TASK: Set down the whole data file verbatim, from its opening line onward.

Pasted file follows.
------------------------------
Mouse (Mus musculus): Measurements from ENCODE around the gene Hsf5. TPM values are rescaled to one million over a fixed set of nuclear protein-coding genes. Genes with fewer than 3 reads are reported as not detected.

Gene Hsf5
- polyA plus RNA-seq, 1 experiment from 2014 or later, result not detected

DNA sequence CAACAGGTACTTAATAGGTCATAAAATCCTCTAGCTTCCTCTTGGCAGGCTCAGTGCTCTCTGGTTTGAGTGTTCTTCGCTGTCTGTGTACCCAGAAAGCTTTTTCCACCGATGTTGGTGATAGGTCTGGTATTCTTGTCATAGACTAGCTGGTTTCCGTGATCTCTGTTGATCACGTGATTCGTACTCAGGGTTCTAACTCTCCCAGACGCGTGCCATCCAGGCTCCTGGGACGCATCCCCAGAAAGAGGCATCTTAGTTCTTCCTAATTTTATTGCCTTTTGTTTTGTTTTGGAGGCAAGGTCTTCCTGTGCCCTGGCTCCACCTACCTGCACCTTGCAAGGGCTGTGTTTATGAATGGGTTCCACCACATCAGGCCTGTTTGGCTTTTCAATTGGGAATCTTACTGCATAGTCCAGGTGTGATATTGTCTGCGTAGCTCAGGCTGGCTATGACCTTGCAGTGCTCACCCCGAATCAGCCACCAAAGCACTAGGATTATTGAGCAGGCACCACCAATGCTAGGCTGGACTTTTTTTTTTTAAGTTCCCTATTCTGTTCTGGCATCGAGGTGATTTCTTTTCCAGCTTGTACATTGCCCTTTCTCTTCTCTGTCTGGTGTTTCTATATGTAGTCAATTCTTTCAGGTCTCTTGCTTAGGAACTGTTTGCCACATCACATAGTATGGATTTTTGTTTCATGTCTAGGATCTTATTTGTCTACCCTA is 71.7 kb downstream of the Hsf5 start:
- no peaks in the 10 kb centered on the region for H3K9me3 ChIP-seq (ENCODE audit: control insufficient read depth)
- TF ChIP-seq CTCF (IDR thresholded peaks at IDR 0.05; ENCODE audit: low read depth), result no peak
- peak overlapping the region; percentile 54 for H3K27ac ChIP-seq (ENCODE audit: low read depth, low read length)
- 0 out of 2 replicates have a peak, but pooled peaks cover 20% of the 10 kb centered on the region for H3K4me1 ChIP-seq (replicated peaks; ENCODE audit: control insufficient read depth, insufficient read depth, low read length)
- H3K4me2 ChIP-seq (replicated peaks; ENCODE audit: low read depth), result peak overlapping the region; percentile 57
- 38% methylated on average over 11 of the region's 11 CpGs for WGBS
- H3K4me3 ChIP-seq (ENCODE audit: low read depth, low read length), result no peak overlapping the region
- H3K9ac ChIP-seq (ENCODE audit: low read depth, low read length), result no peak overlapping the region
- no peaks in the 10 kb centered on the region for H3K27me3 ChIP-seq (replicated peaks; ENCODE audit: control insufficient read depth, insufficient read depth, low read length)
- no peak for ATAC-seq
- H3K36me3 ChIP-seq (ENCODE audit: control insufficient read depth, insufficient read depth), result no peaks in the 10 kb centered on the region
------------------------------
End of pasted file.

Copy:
Mouse (Mus musculus): Measurements from ENCODE around the gene Hsf5. TPM values are rescaled to one million over a fixed set of nuclear protein-coding genes. Genes with fewer than 3 reads are reported as not detected.

Gene Hsf5
- polyA plus RNA-seq, 1 experiment from 2014 or later, result not detected

DNA sequence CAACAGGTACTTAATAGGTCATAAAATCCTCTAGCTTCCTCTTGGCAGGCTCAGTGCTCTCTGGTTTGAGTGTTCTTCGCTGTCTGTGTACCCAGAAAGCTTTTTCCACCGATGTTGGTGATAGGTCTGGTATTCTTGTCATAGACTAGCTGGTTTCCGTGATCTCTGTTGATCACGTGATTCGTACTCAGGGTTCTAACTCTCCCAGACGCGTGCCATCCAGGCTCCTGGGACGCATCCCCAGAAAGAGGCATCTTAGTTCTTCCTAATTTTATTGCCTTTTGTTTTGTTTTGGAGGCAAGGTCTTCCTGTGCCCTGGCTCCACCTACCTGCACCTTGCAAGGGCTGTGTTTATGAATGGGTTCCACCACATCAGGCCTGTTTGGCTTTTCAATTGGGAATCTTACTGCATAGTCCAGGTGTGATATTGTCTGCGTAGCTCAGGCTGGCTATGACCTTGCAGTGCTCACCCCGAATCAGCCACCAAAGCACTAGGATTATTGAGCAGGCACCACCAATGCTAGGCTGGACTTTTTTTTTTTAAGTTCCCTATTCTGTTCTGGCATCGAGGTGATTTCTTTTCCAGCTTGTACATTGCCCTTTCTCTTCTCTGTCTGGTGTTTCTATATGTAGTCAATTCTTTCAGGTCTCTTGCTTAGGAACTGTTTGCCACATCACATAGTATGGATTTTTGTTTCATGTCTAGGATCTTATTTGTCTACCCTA is 71.7 kb downstream of the Hsf5 start:
- no peaks in the 10 kb centered on the region for H3K9me3 ChIP-seq (ENCODE audit: control insufficient read depth)
- TF ChIP-seq CTCF (IDR thresholded peaks at IDR 0.05; ENCODE audit: low read depth), result no peak
- peak overlapping the region; percentile 54 for H3K27ac ChIP-seq (ENCODE audit: low read depth, low read length)
- 0 out of 2 replicates have a peak, but pooled peaks cover 20% of the 10 kb centered on the region for H3K4me1 ChIP-seq (replicated peaks; ENCODE audit: control insufficient read depth, insufficient read depth, low read length)
- H3K4me2 ChIP-seq (replicated peaks; ENCODE audit: low read depth), result peak overlapping the region; percentile 57
- 38% methylated on average over 11 of the region's 11 CpGs for WGBS
- H3K4me3 ChIP-seq (ENCODE audit: low read depth, low read length), result no peak overlapping the region
- H3K9ac ChIP-seq (ENCODE audit: low read depth, low read length), result no peak overlapping the region
- no peaks in the 10 kb centered on the region for H3K27me3 ChIP-seq (replicated peaks; ENCODE audit: control insufficient read depth, insufficient read depth, low read length)
- no peak for ATAC-seq
- H3K36me3 ChIP-seq (ENCODE audit: control insufficient read depth, insufficient read depth), result no peaks in the 10 kb centered on the region